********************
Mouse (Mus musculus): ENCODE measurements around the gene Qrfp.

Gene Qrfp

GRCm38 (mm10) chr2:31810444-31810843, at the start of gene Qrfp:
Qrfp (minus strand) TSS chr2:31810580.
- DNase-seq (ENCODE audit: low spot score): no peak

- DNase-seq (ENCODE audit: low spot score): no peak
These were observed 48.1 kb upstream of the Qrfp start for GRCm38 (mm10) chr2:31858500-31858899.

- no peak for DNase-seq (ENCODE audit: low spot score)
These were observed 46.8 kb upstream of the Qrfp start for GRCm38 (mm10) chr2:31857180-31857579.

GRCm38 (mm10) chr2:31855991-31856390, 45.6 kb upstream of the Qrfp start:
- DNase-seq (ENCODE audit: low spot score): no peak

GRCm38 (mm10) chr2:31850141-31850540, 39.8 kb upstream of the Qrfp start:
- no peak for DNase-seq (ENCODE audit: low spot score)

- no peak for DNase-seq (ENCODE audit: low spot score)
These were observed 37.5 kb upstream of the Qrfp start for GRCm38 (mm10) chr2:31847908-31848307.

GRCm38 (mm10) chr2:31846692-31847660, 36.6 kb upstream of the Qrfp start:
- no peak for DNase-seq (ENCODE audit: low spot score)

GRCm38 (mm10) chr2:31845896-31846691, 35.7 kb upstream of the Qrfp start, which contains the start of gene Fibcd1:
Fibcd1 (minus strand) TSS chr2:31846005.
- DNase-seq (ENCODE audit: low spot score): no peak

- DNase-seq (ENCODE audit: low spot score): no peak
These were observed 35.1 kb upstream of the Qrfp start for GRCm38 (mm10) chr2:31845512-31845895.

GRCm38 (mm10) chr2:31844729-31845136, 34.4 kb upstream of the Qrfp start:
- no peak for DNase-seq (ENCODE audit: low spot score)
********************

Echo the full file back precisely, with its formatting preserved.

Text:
Mouse (Mus musculus): ENCODE measurements around the gene Qrfp.

Gene Qrfp

GRCm38 (mm10) chr2:31810444-31810843, at the start of gene Qrfp:
Qrfp (minus strand) TSS chr2:31810580.
- DNase-seq (ENCODE audit: low spot score): no peak

- DNase-seq (ENCODE audit: low spot score): no peak
These were observed 48.1 kb upstream of the Qrfp start for GRCm38 (mm10) chr2:31858500-31858899.

- no peak for DNase-seq (ENCODE audit: low spot score)
These were observed 46.8 kb upstream of the Qrfp start for GRCm38 (mm10) chr2:31857180-31857579.

GRCm38 (mm10) chr2:31855991-31856390, 45.6 kb upstream of the Qrfp start:
- DNase-seq (ENCODE audit: low spot score): no peak

GRCm38 (mm10) chr2:31850141-31850540, 39.8 kb upstream of the Qrfp start:
- no peak for DNase-seq (ENCODE audit: low spot score)

- no peak for DNase-seq (ENCODE audit: low spot score)
These were observed 37.5 kb upstream of the Qrfp start for GRCm38 (mm10) chr2:31847908-31848307.

GRCm38 (mm10) chr2:31846692-31847660, 36.6 kb upstream of the Qrfp start:
- no peak for DNase-seq (ENCODE audit: low spot score)

GRCm38 (mm10) chr2:31845896-31846691, 35.7 kb upstream of the Qrfp start, which contains the start of gene Fibcd1:
Fibcd1 (minus strand) TSS chr2:31846005.
- DNase-seq (ENCODE audit: low spot score): no peak

- DNase-seq (ENCODE audit: low spot score): no peak
These were observed 35.1 kb upstream of the Qrfp start for GRCm38 (mm10) chr2:31845512-31845895.

GRCm38 (mm10) chr2:31844729-31845136, 34.4 kb upstream of the Qrfp start:
- no peak for DNase-seq (ENCODE audit: low spot score)